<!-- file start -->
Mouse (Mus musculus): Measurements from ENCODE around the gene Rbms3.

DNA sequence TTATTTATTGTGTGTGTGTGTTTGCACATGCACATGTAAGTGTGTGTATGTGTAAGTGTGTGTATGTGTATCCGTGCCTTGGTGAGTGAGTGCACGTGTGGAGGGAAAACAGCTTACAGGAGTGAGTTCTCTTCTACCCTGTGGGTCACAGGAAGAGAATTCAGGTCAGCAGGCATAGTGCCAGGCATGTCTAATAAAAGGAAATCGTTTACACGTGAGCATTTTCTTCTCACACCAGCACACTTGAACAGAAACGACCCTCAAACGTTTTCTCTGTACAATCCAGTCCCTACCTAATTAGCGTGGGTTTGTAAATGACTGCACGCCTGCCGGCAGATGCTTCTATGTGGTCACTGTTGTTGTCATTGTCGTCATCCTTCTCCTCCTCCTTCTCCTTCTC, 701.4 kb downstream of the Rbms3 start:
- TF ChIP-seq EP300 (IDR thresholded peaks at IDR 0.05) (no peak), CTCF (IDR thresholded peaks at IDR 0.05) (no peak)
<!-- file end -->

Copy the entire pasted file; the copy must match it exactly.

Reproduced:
Mouse (Mus musculus): Measurements from ENCODE around the gene Rbms3.

DNA sequence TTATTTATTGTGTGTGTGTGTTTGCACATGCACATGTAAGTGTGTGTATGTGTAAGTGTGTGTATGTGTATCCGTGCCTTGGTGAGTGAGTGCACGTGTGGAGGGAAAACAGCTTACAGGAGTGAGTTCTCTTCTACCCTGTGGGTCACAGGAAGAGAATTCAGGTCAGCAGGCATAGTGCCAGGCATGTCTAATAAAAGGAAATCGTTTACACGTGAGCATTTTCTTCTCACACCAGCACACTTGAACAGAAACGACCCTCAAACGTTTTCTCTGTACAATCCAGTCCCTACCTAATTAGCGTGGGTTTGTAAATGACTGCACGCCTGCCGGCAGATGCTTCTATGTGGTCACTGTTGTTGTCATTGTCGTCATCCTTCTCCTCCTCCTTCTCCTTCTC, 701.4 kb downstream of the Rbms3 start:
- TF ChIP-seq EP300 (IDR thresholded peaks at IDR 0.05) (no peak), CTCF (IDR thresholded peaks at IDR 0.05) (no peak)